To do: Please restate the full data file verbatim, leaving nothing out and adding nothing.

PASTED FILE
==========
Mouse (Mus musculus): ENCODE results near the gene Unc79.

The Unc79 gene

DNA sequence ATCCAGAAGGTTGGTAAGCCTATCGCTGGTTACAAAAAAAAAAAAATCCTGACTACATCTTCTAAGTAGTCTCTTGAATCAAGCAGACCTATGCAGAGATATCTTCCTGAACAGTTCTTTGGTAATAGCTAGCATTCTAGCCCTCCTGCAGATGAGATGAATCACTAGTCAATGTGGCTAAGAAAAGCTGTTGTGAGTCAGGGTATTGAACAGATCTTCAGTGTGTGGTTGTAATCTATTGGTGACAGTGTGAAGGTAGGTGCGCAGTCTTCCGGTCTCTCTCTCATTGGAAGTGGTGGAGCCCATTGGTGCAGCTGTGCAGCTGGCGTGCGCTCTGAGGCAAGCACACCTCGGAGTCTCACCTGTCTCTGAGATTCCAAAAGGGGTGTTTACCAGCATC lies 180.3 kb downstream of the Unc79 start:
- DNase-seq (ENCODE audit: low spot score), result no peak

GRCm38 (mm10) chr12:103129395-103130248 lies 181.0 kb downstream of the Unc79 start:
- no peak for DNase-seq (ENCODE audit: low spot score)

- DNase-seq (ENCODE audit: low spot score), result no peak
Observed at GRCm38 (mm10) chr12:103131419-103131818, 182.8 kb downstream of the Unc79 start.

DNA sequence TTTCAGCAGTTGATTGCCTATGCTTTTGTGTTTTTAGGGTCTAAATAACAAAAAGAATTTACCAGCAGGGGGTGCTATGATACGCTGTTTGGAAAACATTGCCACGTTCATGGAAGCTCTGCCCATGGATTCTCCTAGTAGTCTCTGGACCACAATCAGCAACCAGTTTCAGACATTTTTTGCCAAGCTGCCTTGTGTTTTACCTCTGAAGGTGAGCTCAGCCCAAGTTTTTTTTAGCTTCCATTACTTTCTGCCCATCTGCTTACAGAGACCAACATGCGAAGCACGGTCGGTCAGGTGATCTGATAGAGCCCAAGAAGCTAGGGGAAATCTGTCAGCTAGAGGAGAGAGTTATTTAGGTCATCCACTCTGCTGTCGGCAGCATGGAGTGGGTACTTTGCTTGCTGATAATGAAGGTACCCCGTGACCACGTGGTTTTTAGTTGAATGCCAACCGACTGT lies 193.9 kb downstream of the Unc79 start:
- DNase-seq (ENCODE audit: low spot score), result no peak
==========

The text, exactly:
Mouse (Mus musculus): ENCODE results near the gene Unc79.

The Unc79 gene

DNA sequence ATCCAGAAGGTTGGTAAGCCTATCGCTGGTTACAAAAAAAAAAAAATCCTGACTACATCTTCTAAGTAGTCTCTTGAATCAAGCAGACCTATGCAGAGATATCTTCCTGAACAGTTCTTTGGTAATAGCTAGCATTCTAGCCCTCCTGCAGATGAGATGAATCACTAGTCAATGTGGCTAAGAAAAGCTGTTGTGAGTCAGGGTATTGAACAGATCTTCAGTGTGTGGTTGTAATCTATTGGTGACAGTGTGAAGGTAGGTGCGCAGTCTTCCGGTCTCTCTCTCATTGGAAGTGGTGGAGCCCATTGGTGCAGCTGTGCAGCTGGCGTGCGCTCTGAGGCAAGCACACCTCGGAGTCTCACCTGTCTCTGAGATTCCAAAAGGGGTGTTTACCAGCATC lies 180.3 kb downstream of the Unc79 start:
- DNase-seq (ENCODE audit: low spot score), result no peak

GRCm38 (mm10) chr12:103129395-103130248 lies 181.0 kb downstream of the Unc79 start:
- no peak for DNase-seq (ENCODE audit: low spot score)

- DNase-seq (ENCODE audit: low spot score), result no peak
Observed at GRCm38 (mm10) chr12:103131419-103131818, 182.8 kb downstream of the Unc79 start.

DNA sequence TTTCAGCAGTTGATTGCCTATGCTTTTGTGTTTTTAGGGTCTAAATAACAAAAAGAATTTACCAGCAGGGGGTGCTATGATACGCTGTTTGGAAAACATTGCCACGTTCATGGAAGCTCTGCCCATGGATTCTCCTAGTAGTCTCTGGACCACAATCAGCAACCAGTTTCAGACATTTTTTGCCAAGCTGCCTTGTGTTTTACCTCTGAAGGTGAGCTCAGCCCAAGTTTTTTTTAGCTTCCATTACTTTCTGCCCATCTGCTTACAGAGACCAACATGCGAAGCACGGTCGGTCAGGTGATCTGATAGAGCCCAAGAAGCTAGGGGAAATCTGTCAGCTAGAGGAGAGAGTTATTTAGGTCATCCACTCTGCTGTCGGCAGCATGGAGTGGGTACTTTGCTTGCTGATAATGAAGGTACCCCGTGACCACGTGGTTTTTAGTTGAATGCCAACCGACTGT lies 193.9 kb downstream of the Unc79 start:
- DNase-seq (ENCODE audit: low spot score), result no peak